Friday, 19 February 2016

Song of the Sea Maid by Rebecca Mascull *** BLOG TOUR ***

As a child living on the streets of London, then in an orphanage, Dawnay Price grows up determined not to let her background stand in the way of her ambition.
In an era when women rarely travel alone, especially for scientific study, Dawnay sets sail aboard The Prospect to the beautiful Iberian Peninsula. Amid rumours of mermaids in the sparkling waters, she makes some unexpected discoveries, including what it means to fall in love.
Having fought hard against convention, Dawnay is determined to put her career above all else. Yet as war approaches she finds herself divided by feelings she cannot control.
Told in Dawnay's words, from the author of The Visitors, this is an unforgettable story about what it takes to achieve your dreams, even when they seem impossible.

Published by Hodder and released in hardback on 18 June 2015, and paperback on 11 February 2016, Song of the Sea Maid is Rebecca Mascull's second novel. I reviewed her first, The Visitors here on Random Things in August 2014.

I am delighted to be a host on the Blog Tour for the paperback release of Song of the Sea Maid, once again Rebecca Mascull has created a solid and believable female character, set in a vividly imagined historical setting.

Homeless, orphaned and hungry, this young girl has just seen her only family member and ally press-ganged to sea. Without the brother who stole for her and protected her on the dirty and dangerous streets of eighteenth century London, it would be easy to lose hope. Her attempt at stealing goes horribly wrong, but her victim, a wealthy man, sees a spark in this child's eye and finds sympathy for her. This is the turning point in her life. Delivered to an orphanage, she is christened Dawnay Price, after the man who rescued her from the streets.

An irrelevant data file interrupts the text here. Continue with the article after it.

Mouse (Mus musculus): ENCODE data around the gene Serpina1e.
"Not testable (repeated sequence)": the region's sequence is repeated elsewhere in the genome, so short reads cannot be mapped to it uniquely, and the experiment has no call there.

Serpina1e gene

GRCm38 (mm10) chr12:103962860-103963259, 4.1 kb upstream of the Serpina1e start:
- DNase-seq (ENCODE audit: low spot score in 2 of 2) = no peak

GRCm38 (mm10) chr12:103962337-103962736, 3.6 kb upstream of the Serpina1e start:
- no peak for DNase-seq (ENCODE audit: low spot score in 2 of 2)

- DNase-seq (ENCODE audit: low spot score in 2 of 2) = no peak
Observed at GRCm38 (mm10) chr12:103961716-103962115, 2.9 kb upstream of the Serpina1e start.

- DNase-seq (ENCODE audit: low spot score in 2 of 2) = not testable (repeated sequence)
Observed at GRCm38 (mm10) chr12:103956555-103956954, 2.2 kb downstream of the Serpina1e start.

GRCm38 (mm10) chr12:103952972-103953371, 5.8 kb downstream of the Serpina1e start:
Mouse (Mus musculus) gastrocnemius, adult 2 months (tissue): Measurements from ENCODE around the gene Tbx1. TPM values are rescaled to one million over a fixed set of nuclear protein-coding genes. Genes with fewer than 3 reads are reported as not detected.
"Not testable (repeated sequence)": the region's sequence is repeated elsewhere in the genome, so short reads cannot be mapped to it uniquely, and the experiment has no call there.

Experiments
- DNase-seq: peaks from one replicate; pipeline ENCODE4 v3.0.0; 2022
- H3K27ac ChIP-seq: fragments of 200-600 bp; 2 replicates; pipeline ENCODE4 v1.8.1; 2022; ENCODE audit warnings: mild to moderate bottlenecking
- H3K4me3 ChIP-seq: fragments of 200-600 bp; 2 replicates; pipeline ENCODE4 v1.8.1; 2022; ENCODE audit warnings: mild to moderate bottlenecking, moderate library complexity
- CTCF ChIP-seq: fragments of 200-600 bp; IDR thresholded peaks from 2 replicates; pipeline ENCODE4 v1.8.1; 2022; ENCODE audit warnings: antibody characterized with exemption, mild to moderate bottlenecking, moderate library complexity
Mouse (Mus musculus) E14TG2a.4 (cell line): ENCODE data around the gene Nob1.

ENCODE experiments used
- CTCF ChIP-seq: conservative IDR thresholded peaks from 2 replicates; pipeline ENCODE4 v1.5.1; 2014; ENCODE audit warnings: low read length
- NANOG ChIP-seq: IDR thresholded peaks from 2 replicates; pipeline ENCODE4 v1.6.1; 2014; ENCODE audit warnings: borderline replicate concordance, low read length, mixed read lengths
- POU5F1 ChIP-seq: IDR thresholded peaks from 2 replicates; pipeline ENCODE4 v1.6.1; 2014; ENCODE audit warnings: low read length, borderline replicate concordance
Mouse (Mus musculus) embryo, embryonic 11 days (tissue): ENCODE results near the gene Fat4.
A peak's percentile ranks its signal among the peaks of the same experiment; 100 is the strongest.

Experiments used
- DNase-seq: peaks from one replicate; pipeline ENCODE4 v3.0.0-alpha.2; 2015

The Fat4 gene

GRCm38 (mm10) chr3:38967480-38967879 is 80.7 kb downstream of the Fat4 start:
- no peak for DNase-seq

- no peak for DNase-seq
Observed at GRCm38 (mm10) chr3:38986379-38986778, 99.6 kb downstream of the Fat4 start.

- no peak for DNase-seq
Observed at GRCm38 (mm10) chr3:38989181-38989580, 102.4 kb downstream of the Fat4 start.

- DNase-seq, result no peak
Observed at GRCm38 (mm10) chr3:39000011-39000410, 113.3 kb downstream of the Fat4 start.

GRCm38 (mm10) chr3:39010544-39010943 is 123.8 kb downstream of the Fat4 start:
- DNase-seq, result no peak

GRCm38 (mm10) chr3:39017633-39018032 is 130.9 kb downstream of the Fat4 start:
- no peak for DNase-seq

Although the orphanage is stark, and the food is just bearable, and the other children consider her to be a street-rat, Dawnay thrives. Her determination, her inquisitiveness and her sparky nature means that she is destined to succeed in life. The long nights, teaching herself to write by the light of a lamp, or sometimes just the moon could land her in trouble, but instead it leads her to more learning and to discovering that there is a wide world, full of things to discover.

The reader is then taken on Dawnay's journey. Through the streets of London, to see things that she had never imagined and then later, by sea to Portugal, on an adventure of discovery and science, and study and mermaids, caves and love.

Rebecca Mascull's writing flows so well, I was delighted by descriptions of London in the early part of the novel, and continued to be amazed when the story crossed to Portugal. Dawnay is a character to cheer for, way ahead of her time and overcoming almost every barrier that could be imagined for her. The interweaving of historical fact into this beautifully told fictional story is elegantly and cleverly managed, and despite the fact that historical fiction is not my first love, I was enchanted by Song of the Sea Maid.

A fine second novel to sit alongside The Visitors. Rebbecca Mascull has proved, once again that she is a very skilled author.

Rebecca Mascull lives by the sea in the east of England with her partner Simon and their daughter Poppy.
She has previously worked in education and has a Masters in Writing.
Song of the Sea Maid is her second novel.

Find out more about Rebecca, and her writing at her website
Find her Author page on Facebook
Follow her on Twitter @rebeccamascull


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